Is the idea of higher education as a public good dead?
Lately I find myself increasingly frustrated. In particular, I’m frustrated by one strain of rhetoric that has increasingly crept into the public discourse. It is the idea that the acceptance of any social/government assistance is inherently a “hand out.” That somehow, our societal care for one another should only be expressed through private giving. That all individuals that accept public assistance are necessarily “leeches” on the system. I find this incredibly disturbing and frustrating. Are we abandoning the idea that we are all in this together? That by uplifting individuals we’re all uplifted in the process? What happened to the common weal?
These debates over viewing services as public versus a private goods extends to something that’s very important to me: higher education. Under the view of higher education as a public good, there are collective benefits to society that promote state subsidization and support for higher education. For example, in a democracy, a more educated citizenry leads to a more informed electorate and presumably better governance. Individuals who are more educated, make more informed health decisions, increasing the overall public heath and reducing health care costs (Baum, Ma, & Payea, 2013). The state therefore has a compelling interest to promote education.
However, there are also many private benefits that individuals receive as a result of higher education. For example, individuals with post-secondary degrees are more likely to have higher incomes (Baum, et al., 2013). In this situation, it may be called into question why collective state money should be used to advance some individuals over others. Under this paradigm, the state should leave higher education funding to the individual who is to benefit from receiving this degree.
As higher education has evolved in the United States, views towards higher education have begun to shift towards the view that it is a private good. As a result, many states are in the process of “defunding” higher education by eliminating direct subsidies to institutions, resulting in higher tuition costs (National Center for Education Statistics, 2010; Mumper, Gladieux, King, & Corrigan, 2011). In many cases, this reduction in direct subsidies is being replaced with aid directly to students, but need-based aid is not increasing at same rate as tuition increases (Mumper et. al., 2011). Additionally, many states are shifting away from need-based aid towards more merit-based aid (McGuniess, 2011; The College Board, 2011).
The consequences of these changes are acute, particularly for vulnerable student populations including minorities and those of lower socio-econmic status. These students are more likely to be sensitive to tuition increases. The inability of need-based aid to keep up with these tuition increases is only compounded by the shift towards merit-based aid. Because of the system of local funding for K-12 education in the United States, lower income students, and therefore a disproportionate number of minority students, are coming from less wealthy and likely disadvantaged communities and educational systems. Low income and minority students are therefore more likely to be shut out of opportunities for this merit-based aid.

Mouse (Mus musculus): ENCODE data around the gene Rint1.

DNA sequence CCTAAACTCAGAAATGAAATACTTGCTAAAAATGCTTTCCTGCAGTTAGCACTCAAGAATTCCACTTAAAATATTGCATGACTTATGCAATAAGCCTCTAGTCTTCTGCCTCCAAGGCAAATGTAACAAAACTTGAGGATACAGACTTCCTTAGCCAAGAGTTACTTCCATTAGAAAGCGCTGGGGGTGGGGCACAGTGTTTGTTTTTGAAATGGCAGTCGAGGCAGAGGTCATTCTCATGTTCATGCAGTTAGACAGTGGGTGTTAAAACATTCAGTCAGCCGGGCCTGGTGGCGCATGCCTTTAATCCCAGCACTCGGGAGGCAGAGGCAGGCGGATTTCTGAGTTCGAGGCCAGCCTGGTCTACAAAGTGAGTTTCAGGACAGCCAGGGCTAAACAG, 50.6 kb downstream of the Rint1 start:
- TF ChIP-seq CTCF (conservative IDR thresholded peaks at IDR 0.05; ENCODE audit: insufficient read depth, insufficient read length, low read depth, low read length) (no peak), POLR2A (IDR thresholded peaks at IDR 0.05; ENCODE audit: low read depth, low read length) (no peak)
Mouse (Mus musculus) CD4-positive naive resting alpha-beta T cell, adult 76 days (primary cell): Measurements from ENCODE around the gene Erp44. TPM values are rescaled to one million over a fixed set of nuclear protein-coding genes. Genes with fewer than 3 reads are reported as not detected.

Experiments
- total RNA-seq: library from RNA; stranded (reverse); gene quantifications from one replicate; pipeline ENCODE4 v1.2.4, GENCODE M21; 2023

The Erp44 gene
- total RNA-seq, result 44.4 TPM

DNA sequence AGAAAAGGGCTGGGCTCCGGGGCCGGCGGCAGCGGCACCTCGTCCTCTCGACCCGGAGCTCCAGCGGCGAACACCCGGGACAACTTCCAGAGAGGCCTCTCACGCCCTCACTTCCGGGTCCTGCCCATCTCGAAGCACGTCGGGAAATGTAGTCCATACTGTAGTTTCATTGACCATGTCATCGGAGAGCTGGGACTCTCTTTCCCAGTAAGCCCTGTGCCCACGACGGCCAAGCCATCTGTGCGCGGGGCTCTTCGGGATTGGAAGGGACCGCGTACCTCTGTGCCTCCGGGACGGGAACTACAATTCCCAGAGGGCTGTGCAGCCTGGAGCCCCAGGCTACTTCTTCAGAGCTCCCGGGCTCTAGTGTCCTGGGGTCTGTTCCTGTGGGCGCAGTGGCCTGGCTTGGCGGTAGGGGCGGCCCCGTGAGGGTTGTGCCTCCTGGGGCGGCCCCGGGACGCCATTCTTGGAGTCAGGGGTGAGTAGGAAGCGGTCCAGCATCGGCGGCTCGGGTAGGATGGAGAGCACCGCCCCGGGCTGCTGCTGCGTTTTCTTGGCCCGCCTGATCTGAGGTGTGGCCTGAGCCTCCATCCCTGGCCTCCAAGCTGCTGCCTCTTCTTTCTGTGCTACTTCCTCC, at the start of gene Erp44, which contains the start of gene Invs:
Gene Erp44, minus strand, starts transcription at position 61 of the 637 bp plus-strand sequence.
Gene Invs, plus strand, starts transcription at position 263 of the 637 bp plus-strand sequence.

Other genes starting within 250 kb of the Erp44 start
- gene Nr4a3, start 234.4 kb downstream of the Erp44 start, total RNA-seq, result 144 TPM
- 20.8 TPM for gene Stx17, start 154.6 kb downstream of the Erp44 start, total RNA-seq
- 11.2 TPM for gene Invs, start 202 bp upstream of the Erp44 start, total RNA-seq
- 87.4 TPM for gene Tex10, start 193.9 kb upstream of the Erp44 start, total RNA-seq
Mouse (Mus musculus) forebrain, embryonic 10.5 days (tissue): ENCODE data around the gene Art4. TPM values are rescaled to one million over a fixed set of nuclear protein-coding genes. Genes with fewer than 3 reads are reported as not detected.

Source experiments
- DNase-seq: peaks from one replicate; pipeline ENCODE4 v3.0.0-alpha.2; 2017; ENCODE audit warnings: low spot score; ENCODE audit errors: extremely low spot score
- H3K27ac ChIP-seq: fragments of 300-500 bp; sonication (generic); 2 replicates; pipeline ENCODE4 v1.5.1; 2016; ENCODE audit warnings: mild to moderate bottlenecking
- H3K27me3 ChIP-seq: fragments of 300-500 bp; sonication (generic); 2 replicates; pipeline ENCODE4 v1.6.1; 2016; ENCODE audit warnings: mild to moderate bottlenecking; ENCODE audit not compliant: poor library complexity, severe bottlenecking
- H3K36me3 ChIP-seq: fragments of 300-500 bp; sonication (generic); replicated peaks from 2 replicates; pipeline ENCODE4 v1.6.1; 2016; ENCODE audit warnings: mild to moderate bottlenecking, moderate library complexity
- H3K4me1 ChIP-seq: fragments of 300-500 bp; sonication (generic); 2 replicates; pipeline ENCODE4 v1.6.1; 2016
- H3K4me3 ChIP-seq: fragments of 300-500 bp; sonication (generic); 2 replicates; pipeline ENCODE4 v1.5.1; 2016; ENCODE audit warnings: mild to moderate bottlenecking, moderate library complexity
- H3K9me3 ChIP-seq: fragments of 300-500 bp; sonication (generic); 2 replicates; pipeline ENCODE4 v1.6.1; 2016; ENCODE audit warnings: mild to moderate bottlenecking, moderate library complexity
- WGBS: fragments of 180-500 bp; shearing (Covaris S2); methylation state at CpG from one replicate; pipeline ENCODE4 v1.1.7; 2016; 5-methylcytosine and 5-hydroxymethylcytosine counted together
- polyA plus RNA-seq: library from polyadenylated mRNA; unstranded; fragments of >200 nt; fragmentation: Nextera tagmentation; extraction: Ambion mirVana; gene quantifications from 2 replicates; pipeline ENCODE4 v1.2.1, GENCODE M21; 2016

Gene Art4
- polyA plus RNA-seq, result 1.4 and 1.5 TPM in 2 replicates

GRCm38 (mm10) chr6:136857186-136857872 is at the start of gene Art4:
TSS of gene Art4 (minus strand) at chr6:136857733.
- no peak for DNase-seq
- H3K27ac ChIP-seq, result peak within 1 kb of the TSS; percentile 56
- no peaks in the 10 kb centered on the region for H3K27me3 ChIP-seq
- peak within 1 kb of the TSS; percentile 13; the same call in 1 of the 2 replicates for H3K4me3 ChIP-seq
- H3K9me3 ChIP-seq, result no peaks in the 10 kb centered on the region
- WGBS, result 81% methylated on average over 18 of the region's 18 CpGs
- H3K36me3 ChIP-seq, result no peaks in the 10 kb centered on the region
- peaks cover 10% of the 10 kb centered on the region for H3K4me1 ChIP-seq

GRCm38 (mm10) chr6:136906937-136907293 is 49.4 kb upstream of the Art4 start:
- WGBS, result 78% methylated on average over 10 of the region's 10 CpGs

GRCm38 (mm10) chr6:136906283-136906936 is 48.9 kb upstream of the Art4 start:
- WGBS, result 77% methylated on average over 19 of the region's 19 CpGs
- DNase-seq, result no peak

Another consequence of the shift towards viewing education as a private good is that it places the burden of navigating the student aid process on the individual. This compounds the problem. Because many students of low socio-economic status are the first generation in their families to attend college, they lack the guidance of parents who have navigated this process before, these students may not possess the same cultural capital and knowledge as their peers. Lacking this knowledge may cause students to quickly become confused by or give up on the process of attending college. Once in college, this process can continue presenting the student with a steep learning curve if they are to effectively navigate the university environment. These issues present barriers to access that must be overcome if a student is to succeed.
Knowing these realities, how can we, in good conscience, abandon the idea of higher education as a public good? The United Nations recognizes access to higher education for those qualified as a fundamental human right. Are we living up to this ideal? I don’t think we are and increasingly, I think we’re actively working against it. If we don’t take action to shift these trends now, the consequences for the future are dire.
* All charts in this post come from:
The College Board. (2011). Trends in student aid. Retrieved from: http://trends.collegeboard.org/downloads/Student_Aid_2011.pdf
Baum, S., Ma, J. & Payea, K. (2013). Education pays 2013: The benefits of higher education for individuals and society. Retrieved from The College Board: http://trends.collegeboard.org/sites/default/files/education-pays-2013-full-report-022714.pdf
McGuiness, Jr., A. C.. (2011). The States and higher education. In Altbach, P. G., Gumport, P. J., & Berdahl, R. O. American higher education in the twenty-first century (3rd ed., pp.38-69). Baltimore: Johns Hopkins University Press.
Mumper, M., Gladieux, L. E., King, J. E., & Corrigan, M. E. (2011). The Federal government in higher education. In Altbach, P. G., Gumport, P. J., & Berdahl, R. O. American higher education in the twenty-first century (3rd ed., pp.38-69). Baltimore: Johns Hopkins University Press.
National Center for Education Statistics. (2010). Digest of education statistics. Retrieved from http://nces.ed.gov/programs/digest/d10/